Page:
Last year, a law school professor of mine used the phrase “in the weeds” so often that it became his trademark – we all knew that we were “getting into the weeds” whenever we were talking through a difficult or laborious issue to understand. As I look forward to the next few months of job searching for my 2L year and next summer, I’m trying to create a plan to avoid getting overwhelmed – with a tough job market, limited opportunities, and the pressure to figure out what to do with my whole life – I know I need to create a roadmap to navigate through “the weeds.” Here’s a list of some things to think through:
  • Dream the ideal. What is your dream job? At what organization? Where? Dreaming up “the ideal” and then pursuing opportunities that show some similarity to that ideal position is not settling – it’s taking steps in the right direction. I’ve become acutely aware of the way in which location plays into the legal job search – if the ultimate goal is to work in Los Angeles, for example, then taking a job in LA that might not be ideal can show interest and commitment to staying there. Harvard has a great self-assessment guide that can help in figuring out what that ideal may look like.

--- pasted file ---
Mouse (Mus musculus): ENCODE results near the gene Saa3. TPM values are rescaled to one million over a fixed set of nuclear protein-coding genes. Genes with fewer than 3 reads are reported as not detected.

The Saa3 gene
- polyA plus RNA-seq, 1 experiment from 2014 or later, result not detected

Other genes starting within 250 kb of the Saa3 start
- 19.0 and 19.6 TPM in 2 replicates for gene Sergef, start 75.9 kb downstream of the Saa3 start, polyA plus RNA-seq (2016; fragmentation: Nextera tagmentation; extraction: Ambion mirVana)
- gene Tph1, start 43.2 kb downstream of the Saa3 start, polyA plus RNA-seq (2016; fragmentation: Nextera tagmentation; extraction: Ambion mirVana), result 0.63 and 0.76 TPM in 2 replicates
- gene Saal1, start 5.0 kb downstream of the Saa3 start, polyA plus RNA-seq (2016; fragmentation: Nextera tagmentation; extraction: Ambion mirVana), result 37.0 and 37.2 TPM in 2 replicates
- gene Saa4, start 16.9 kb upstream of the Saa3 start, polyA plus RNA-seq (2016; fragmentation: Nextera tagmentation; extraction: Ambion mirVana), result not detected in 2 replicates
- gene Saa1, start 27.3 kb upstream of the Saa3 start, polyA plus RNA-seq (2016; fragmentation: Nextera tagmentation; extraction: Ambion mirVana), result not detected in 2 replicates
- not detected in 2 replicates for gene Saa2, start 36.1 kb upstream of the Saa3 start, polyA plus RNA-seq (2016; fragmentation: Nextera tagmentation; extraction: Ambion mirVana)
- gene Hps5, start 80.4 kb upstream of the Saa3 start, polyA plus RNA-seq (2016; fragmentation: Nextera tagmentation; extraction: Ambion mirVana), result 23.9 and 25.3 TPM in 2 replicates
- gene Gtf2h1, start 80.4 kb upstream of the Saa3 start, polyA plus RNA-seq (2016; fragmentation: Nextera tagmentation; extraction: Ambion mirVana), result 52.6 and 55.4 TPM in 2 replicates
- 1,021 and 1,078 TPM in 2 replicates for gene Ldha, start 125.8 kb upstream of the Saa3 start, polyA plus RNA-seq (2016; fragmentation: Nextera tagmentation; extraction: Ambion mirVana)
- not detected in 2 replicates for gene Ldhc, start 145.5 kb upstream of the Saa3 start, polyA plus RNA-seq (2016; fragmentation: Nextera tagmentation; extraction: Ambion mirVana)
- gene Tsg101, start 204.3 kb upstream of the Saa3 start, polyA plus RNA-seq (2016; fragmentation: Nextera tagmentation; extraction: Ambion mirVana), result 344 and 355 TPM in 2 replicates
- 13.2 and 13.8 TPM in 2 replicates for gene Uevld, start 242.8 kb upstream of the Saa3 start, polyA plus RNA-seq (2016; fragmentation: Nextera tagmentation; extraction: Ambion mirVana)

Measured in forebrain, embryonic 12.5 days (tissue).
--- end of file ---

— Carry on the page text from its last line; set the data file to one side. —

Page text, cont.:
• Think through the deadlines.Like me, you may be at a law school that is starting the beginning of the on-campus recruiting process – and the pressure to find your next summer job or clerkship has begun to mount. If you want to apply broadly to a number of types of employers, it may be best to think about the different stages of applications in chunks based on general recruiting schedules. If you can, front-loading your semester with job searching can get the most time-consuming part out of the way before finals come up in November and December. 

Seven Deadly Interview Sins

With the job market extremely tight, even the small stuff counts, especially when you’re on a job interview. That’s why it’s so important not to say or do the wrong things, since that first impression could end up being the last one.

With that in mind, here are seven deadly sins of job interviewing.

Monday, July 23, 2012

What to Wear to Court? Tips for Guys on Building a Professional Wardrobe



The solemnity of a suit’s color is almost directly proportional to the depth of its shade. Let's examine some of the most common colors of suits, and their varying level of appropriateness for the courtroom.

Click here for full article.

Thursday, July 19, 2012

Top 10 Tips to Ace a Telephone Screening

by Mardy Sackley

Lucky for job seekers everywhere, the lateral legal market is greatly improved from the dark days of 2009. Since the recession, however, employers have been forced to do more with less. Hence, the telephone screen, a cost effective way for an employer to figure out if a candidate has the basic skill set and demeanor for the position at hand before investing in a full round of interviews.